They're a Canadian dessert. Very sweet, very rich, but pretty darn tasty. here's the recipe I used, but note that there's an error in the directions - the cocoa should be cooked with the butter and sugar, not the coconut. This was my first time making them, but I was very pleased by how they turned out. They were yummy.

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tammylc   

Well, that was a totally insane day. I started shopping at 9 and finished cooking at 6:15, and worked continuously during that time, minus about 15 minutes for lunch. Cooking common meal is not supposed to take up my entire day - but I guess that's why I don't cook Thanksgiving every time I cook.

It took about 4 hours to thaw the turkeys, I guess. Luckily we have big dishwashing sinks, so I just threw them in there, still in their plastic packaging. I checked on them after about three hours, and the while the outsides were mostly thawed, when I pulled out the giblets and neck, the insides were still icy. So I threw them back in, directly in the water, and another hour like that took care of it. I used Alton Brown's technique of having a trickle of running water in the sink to create convection.

I had enough time for them to dry out a little bit and for me to get them prepared (chopped veggies in the cavity and pan, etc) and still got them all into the oven right on time at 3 pm. I used a Cook's Illustrated recipe that calls for relative high heat roasting and flipping the bird around - first you do the back, then each side, then finally the breast. The skin gets nice and crispy on all sides of the bird. But with three birds - two in the common house and one at home - I spent most of the 2 hour cooking time trotting around from oven to oven, dodging the multiple snow flurries that came through yesterday.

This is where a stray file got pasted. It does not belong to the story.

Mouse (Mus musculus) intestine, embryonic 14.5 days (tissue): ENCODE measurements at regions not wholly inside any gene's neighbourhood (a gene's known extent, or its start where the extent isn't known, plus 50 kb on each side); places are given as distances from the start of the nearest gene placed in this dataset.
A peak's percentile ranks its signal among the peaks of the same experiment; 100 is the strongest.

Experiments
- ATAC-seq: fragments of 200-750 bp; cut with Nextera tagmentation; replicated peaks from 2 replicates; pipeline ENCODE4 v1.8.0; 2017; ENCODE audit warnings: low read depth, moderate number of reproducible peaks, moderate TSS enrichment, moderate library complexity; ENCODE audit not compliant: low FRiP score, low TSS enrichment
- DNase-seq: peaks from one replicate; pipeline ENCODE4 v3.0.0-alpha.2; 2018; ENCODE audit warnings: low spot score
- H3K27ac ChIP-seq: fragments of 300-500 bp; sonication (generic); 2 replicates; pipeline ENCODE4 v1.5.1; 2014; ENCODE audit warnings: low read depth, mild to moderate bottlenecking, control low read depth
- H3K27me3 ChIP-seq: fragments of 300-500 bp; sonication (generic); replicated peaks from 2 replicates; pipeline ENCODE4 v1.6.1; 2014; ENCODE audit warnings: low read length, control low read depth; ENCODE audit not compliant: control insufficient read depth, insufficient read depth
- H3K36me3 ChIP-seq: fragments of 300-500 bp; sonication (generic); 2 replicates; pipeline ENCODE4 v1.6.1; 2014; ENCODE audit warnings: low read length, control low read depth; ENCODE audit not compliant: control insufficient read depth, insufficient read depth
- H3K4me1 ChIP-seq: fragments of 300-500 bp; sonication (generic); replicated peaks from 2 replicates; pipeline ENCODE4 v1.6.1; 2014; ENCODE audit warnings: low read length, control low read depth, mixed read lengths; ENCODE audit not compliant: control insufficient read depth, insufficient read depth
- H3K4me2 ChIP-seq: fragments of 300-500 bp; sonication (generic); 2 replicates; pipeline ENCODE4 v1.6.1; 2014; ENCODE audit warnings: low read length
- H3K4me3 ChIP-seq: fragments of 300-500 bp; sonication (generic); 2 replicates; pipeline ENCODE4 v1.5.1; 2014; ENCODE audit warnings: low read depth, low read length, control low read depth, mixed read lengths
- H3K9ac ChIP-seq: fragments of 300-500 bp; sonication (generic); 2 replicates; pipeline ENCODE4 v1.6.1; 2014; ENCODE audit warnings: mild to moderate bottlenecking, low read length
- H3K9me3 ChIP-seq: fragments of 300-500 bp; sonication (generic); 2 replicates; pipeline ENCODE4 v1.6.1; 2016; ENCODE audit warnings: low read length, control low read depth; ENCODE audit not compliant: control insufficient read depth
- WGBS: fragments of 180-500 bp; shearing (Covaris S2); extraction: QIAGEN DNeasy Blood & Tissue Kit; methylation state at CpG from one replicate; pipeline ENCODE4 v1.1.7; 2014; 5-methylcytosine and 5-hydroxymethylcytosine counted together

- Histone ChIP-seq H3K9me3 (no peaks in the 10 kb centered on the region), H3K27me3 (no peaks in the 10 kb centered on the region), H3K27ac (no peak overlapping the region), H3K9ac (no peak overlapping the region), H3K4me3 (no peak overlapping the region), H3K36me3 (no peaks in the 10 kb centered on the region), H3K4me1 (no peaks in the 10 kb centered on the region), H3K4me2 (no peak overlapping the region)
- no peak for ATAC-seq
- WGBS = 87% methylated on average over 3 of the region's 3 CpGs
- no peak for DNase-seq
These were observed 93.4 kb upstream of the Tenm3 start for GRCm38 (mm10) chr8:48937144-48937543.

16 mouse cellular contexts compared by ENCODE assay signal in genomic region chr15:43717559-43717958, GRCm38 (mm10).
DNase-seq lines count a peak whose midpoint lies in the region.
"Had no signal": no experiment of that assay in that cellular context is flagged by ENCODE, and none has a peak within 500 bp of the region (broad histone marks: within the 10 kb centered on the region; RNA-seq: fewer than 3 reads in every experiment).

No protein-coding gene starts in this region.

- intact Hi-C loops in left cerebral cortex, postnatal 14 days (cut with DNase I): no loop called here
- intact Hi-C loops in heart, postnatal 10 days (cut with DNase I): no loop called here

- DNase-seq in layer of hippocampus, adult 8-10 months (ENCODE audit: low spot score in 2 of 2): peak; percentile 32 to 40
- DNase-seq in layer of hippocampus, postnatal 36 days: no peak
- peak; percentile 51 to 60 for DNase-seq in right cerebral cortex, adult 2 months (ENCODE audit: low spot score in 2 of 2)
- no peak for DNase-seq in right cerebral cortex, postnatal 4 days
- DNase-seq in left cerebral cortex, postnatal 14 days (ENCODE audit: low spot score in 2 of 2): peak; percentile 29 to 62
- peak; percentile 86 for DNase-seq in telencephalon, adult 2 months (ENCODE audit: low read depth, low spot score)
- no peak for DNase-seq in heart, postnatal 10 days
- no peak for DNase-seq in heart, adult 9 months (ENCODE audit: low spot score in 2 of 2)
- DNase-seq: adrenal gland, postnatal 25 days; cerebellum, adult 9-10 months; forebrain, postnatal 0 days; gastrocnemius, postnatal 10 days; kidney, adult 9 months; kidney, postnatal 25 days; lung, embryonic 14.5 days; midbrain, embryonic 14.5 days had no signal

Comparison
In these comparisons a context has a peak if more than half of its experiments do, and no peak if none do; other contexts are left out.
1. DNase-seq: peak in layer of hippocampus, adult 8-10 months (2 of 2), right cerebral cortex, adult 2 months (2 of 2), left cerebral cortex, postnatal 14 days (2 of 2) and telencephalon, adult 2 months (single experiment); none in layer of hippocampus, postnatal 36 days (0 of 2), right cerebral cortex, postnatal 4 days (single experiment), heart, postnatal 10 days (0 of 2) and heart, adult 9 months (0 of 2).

I probably overcooked the birds a little, although - interestingly - the one that actually read at the "right" temperature was underdone in the legs and had to be put back in. Whatever - my standards are much higher than most of my eaters - and it was by no means inedible.

Let's see... the rest of the meal was:

25 lbs mashed potatoes

10 lbs ginger glazed carrots

8 lbs brussels sprouts

6 squash cut in half and stuffed with bread stuffing for the vegetarians. I had more stuffing than I needed, so had a small amount to put on the tables for everyone too.

8 cups of gravy (my giblet stock was too watery, so the subsequent gravy was kind of watery too. Plus I didn't get good browning of the drippings. Again - I knew it wasn't my best, but others were happy)

8 cups of cranberry sauce (with orange and ginger - probably the easiest thing I made all day, it's a pressure cooker recipe that takes about 15 minutes for prep to finish.)

2 9x13 pans of nanaimo bars (3 recipes as linked above, split between two pans)

I made a HUGE mess, and used nearly every pan in the kitchen. Even with me working from 11 on, and my assistant cooks coming at 4, we just didn't have any time to do any significant amount of clean as you go. I tried, and got a few rounds though the dishwasher, but it was only a dent in the mountain. I apologized heartily to the cleaners (one of whom was my husband) - but even so, they were still done within the 90 minutes they get work credit for, so while it was more work than most, I can't feel too bad about it.

I've already turned in my receipts, but I had 65 people - 37 adult/ teen meat eaters, 9 adult/teen veggies, and 19 kids. I spent around $205 dollars, so with the pantry fee, the meal will come to around $4.73. It was mostly NOT organic, because I didn't have time to go to a lot of different stores, so went to one place where I knew I could get everything (including custard powder for the Nanaimo bars, thanks to their British foods section).